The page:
Around 10% of hospital patients will contract an additional infection during their hospital stay, and will have to spend an extra 2.5 weeks in the hospital. This means a patient may have to recover from multiple infections at the same time - while racking up a serious bill. 

For instance, a patient in plastic surgery recovery should not only prioritize getting the rest they need to heal, but also make sure they are protecting themselves from potential infections that could complicate their recovery.

The risk of hospital-acquired infections

A hospital-acquired infection is often the answer to the question: Why is my operation wound not healing?  A serious infection may cause the scenario of a wound not healing if it cannot be treated effectively.

In serious cases, fatalities can even occur. The most at-risk patients for healthcare-acquired infections are already vulnerable patients such as patients in the IU. Age, weight, and pre-existing conditions are also significant factors that affect vulnerability.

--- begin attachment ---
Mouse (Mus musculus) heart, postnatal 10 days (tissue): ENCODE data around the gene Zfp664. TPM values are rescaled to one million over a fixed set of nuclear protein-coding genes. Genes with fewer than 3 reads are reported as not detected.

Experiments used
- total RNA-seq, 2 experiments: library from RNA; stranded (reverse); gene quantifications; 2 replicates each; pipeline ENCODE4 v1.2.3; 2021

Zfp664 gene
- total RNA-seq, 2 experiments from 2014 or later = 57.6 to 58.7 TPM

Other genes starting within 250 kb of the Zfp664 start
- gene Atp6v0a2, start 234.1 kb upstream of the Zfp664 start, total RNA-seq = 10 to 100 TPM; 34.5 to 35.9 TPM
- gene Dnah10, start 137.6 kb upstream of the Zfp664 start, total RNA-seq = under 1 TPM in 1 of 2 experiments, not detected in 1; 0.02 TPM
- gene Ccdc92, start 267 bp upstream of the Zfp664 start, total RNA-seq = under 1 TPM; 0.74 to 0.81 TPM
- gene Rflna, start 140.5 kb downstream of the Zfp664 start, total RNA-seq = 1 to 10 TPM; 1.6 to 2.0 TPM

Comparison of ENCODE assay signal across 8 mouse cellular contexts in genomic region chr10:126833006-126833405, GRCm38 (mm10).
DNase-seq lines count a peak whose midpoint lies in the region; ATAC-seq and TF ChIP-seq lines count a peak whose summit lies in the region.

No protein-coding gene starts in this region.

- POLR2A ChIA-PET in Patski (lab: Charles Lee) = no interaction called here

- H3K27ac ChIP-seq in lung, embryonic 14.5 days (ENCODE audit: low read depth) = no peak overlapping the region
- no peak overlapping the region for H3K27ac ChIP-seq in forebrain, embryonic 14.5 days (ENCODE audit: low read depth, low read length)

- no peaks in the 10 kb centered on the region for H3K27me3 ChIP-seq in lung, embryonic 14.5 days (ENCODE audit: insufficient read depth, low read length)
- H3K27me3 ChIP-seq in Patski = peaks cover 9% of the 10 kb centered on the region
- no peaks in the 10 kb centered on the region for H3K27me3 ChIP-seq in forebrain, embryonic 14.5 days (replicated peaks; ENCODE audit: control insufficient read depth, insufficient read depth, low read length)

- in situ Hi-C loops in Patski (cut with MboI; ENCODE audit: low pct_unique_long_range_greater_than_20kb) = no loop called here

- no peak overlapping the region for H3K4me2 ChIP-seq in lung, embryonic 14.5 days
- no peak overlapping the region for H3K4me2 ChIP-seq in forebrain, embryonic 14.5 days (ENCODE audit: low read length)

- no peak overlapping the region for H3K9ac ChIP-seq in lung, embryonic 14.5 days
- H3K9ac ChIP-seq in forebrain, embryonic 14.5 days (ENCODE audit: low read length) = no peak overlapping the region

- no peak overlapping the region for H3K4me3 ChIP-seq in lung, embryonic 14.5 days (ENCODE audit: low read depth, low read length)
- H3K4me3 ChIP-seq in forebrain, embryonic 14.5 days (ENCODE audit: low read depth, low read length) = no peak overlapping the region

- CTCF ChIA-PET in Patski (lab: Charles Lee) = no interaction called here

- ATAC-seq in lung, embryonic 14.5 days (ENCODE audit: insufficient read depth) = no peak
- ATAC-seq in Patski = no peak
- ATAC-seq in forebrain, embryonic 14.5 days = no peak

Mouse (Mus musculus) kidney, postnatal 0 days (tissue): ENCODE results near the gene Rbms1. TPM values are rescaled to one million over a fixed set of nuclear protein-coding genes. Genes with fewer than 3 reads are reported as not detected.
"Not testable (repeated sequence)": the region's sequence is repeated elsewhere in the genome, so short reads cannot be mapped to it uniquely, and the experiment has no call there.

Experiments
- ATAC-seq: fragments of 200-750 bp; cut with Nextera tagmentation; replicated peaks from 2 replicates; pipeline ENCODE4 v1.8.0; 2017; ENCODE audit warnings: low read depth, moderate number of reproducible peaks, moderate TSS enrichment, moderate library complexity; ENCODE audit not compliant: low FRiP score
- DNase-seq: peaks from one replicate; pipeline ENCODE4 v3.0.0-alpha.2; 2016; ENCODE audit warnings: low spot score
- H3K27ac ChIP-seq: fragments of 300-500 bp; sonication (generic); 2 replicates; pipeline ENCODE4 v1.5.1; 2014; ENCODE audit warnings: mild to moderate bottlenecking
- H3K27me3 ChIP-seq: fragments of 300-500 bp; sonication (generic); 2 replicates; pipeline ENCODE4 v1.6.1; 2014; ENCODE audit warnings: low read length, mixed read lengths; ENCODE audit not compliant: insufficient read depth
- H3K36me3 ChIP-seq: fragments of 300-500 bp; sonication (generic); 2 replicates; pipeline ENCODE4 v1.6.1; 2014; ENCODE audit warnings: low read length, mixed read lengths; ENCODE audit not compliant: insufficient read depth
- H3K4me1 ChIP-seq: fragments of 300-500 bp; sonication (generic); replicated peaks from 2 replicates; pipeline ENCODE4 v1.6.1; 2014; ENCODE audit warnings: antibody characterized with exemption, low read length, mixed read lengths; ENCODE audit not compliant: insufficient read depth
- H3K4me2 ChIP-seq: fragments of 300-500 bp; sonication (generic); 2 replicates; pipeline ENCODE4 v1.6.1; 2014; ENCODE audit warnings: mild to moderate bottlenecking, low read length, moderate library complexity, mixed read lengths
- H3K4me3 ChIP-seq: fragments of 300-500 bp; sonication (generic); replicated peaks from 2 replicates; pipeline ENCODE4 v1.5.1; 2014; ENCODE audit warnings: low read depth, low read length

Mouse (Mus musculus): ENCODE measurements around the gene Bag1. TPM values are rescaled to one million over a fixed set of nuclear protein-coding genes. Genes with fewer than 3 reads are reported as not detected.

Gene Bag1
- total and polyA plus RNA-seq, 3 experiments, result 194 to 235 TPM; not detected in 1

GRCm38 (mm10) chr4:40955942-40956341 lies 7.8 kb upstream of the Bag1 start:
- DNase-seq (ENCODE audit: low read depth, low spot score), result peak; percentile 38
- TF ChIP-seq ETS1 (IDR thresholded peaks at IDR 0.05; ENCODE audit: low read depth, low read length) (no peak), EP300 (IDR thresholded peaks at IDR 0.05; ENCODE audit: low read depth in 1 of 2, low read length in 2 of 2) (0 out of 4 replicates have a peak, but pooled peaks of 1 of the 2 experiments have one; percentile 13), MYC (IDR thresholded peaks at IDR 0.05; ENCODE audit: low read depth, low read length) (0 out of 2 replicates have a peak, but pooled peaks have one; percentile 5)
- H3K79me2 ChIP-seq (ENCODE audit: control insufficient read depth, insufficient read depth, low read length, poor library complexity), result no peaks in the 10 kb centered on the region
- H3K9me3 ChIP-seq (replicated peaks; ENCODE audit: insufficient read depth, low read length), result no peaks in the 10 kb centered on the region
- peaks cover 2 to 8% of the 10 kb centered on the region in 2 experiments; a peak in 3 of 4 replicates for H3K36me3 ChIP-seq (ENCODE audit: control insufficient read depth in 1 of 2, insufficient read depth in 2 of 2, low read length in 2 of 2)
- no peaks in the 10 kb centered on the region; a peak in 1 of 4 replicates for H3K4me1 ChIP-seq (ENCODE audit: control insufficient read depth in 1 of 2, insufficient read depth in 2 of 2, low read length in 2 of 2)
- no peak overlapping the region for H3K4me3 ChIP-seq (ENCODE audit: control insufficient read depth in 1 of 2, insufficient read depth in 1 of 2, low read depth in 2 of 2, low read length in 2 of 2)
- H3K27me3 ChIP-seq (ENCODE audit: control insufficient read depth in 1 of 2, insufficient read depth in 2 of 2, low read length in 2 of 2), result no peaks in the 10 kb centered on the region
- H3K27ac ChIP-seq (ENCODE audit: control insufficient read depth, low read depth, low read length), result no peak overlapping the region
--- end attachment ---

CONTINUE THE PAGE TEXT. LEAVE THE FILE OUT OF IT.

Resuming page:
Healthcare facilities are well aware of the threat that hospital-acquired infections pose to their patients, and take great care to limit and contain the transmission of diseases between patients in a hospital. 

Given the stakes involved however, we believe patients should also shoulder responsibility for their own health while in hospital. How can you do this? By being forewarned and educating yourself.

Learning of and adhering to healthcare guidelines could potentially be life-saving. Your own conduct over simple, practical prevention methods such as regularly washing your hands can make a huge impact on whether or not you contract a hospital-acquired infection.

So first, let’s talk about some of the most common hospital-acquired infections. Then, we’ll give you our top tips for avoiding them.  

The most common hospital-acquired infections